Walkers mistake woman’s pet FOX for a dog as she walks it around Sheffield parks
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Gina Younge, who is an animal trainer and teaches animal management at Barnsley College, has been looking after three-year-old white fox Sprocket since he was a baby.
She originally bought him when she went round local schools teaching children about different animals, and he has grown into a family pet with his own enclosure in the garden and even befriended the family’s pet labrador Jasper.
And even though he is a bit more wary around people than a dog or a cat would be, Sprocket has proven popular with Gina’s neighbours, who he often lets pet him when he is on walks with Gina and her partner Adam.
“I originally bought Sprocket when he was six-weeks-old as I wanted a showstopper for my demonstrations in schools,” Gina explained. “I used to do shows where I taught schoolchildren about more unusual animals they didn’t often see, like foxes, racoons and meerkats.
"At first he lived in our house, and he made instant best friends with Jasper.
"Now he lives in an enclosure outside because foxes need a lot of space.”
Gina explained what it was like owning a pet fox, and said that although people often say they want one when they meet Sprocket, it is not suitable for somebody who is not well-trained with animals.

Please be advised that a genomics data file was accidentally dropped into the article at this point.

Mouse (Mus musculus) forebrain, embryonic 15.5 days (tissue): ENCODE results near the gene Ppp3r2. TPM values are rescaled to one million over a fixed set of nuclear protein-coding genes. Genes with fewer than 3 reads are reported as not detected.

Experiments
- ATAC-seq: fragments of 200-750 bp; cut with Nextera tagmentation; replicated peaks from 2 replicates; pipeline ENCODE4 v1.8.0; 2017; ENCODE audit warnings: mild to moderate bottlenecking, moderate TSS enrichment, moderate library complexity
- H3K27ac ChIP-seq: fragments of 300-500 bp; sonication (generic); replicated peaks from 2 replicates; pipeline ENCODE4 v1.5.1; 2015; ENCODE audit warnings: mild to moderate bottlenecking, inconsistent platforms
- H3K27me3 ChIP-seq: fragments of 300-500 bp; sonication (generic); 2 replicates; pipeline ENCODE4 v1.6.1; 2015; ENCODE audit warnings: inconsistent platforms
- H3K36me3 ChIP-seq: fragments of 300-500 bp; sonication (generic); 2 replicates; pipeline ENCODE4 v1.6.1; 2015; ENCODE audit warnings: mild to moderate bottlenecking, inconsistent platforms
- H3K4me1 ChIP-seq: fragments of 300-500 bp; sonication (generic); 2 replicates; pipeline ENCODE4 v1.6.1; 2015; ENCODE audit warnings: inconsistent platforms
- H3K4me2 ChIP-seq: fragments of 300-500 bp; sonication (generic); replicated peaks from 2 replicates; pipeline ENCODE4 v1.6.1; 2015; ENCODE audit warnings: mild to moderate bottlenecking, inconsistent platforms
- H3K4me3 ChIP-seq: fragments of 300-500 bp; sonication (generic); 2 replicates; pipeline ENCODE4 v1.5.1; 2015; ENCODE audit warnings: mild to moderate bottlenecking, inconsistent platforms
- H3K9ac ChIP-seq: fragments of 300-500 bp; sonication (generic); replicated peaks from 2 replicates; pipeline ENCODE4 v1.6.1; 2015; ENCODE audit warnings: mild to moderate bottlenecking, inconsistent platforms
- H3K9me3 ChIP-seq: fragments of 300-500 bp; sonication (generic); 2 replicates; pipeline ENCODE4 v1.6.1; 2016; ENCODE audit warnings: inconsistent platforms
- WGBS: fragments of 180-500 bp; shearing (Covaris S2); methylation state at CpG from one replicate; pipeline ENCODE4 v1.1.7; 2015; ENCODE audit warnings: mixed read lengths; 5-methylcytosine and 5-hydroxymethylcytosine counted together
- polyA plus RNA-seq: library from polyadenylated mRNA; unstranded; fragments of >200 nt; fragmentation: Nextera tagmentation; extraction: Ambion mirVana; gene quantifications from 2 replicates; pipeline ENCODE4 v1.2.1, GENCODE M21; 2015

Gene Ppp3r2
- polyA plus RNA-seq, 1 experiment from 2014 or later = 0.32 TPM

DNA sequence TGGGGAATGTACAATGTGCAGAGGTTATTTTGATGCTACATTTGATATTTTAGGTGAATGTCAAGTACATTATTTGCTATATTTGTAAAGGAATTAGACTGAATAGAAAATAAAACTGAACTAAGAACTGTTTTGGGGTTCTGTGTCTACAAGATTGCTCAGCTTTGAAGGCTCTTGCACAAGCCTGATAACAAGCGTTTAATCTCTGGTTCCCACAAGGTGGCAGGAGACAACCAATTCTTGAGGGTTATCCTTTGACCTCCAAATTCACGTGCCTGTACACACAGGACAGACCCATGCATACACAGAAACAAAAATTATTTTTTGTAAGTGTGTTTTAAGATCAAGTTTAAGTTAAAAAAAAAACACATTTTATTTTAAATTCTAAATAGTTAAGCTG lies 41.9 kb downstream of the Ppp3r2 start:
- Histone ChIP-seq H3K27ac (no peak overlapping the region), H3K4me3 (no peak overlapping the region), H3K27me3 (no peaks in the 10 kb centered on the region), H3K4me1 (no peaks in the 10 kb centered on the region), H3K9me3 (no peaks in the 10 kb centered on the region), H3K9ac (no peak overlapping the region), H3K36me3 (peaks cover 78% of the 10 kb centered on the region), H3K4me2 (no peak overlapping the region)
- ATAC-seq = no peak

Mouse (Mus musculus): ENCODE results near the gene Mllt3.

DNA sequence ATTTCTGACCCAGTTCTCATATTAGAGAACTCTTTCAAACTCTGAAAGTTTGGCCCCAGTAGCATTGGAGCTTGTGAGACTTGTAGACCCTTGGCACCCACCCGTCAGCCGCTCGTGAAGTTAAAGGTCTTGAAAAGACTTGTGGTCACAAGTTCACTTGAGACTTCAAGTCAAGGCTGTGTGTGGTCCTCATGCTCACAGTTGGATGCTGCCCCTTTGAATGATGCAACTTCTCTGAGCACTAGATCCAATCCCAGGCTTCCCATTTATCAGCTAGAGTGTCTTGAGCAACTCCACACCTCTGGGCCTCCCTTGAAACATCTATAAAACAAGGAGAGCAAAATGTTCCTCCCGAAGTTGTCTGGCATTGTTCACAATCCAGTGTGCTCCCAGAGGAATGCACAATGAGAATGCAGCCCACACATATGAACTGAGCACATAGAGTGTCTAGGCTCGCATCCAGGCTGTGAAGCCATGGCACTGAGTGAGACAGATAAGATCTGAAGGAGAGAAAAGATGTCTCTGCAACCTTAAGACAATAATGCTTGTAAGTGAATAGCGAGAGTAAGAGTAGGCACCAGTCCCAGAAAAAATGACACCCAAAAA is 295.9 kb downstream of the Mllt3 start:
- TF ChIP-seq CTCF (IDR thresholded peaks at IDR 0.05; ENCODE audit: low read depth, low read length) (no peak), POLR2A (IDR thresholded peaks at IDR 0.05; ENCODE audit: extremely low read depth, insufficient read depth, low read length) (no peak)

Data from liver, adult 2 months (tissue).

"Foxes are genetically like dogs, but they behave more like cats,” she explained.
"They jump on everything and they like to scratch, so if you have an older one in your house it will destroy everything.
"I walk Sprocket every day for one or two hours, using a long lunge line like you would use for horses. We spend quite a lot of time with him.
"We really enjoy looking after him. He’s really funny and his character is amazing.
"He can be absolutely crazy. He bounces off the walls and has so much energy. He can be really vocal as well.
"He can be quite moody, but most of the time he is in a good mood and he lets people stroke him. He lets Adam and I pick him up and pet him all the time.
"People often stop as we walk in the park and ask what breed of dog he is, and they they see his big ears and his brush tail. They usually want to come over and say hello and so far everybody around here has been really positive.”